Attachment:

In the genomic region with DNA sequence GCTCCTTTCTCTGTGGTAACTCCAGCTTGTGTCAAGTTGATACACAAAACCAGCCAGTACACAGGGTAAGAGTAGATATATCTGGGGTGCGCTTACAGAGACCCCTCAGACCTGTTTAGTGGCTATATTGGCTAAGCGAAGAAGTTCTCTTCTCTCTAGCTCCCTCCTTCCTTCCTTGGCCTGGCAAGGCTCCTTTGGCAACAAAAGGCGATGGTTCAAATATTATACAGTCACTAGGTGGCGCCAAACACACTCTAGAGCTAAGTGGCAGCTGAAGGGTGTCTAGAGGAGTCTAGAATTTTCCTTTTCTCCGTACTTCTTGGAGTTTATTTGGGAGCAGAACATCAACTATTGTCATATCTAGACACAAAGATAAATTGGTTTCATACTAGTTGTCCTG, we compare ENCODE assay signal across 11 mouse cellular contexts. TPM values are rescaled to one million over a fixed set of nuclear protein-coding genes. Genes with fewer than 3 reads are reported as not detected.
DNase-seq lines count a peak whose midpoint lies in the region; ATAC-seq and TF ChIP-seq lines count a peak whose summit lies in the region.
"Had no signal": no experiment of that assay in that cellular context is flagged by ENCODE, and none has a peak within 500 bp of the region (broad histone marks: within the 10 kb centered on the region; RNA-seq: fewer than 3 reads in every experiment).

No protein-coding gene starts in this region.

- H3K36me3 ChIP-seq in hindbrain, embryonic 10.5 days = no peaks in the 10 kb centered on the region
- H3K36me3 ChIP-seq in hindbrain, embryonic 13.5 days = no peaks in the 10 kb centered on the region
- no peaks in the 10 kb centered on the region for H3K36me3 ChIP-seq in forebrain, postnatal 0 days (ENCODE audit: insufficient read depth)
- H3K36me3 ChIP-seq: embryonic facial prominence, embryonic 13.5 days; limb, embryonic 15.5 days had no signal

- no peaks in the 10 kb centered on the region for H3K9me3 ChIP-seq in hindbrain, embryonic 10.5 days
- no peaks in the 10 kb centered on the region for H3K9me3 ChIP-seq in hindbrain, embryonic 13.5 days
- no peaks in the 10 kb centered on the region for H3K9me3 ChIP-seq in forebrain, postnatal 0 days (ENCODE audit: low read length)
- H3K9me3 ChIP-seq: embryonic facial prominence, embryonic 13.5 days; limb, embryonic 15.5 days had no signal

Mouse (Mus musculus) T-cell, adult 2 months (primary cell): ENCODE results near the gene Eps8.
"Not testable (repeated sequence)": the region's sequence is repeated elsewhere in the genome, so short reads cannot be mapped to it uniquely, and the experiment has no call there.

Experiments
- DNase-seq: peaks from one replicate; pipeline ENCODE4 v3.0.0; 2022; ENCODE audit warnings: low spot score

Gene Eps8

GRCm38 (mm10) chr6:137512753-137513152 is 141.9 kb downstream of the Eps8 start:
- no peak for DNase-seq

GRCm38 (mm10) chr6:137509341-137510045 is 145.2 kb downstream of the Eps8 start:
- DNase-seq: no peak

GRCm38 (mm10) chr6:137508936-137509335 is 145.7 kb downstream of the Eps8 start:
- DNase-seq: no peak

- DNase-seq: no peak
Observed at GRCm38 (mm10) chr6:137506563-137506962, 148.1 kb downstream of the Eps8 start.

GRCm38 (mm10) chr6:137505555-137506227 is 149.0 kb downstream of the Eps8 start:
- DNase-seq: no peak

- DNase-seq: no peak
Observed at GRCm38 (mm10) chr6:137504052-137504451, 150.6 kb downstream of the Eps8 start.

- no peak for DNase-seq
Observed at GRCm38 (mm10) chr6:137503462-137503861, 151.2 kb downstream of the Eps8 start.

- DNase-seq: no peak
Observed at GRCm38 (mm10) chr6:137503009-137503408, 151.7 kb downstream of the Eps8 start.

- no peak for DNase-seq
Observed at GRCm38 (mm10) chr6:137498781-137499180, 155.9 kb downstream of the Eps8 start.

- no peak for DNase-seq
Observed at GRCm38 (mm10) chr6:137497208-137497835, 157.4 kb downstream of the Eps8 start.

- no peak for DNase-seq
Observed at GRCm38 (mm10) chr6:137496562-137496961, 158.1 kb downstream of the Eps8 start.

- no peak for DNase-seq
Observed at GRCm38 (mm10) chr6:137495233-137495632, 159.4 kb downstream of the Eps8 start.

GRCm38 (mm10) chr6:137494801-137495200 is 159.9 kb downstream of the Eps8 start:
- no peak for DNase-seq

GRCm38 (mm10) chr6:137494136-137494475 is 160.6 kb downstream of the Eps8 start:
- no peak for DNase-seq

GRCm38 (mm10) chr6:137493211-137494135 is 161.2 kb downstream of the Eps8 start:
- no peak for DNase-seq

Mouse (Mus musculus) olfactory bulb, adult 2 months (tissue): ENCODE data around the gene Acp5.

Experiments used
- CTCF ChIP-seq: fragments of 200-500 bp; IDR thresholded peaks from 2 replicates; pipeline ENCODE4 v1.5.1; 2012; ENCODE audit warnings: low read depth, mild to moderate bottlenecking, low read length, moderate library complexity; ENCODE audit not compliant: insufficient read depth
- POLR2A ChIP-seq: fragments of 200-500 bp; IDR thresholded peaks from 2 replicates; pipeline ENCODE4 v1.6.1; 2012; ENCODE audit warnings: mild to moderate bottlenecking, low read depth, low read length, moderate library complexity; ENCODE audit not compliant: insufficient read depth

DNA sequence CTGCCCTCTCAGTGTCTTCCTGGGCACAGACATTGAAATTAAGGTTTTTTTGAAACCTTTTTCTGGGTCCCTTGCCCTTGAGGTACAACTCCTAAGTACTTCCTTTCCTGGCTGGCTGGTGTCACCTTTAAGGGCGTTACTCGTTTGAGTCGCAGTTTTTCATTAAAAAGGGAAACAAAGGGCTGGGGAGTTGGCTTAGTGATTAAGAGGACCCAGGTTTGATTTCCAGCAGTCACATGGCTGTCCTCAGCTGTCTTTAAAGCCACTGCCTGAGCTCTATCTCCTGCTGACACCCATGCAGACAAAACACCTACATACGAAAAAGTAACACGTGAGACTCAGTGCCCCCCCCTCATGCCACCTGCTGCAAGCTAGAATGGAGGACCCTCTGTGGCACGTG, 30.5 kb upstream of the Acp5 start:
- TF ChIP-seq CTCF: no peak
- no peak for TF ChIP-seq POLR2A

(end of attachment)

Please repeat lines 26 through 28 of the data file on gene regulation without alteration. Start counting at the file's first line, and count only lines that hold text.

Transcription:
GRCm38 (mm10) chr6:137505555-137506227 is 149.0 kb downstream of the Eps8 start:
- DNase-seq: no peak

- DNase-seq: no peak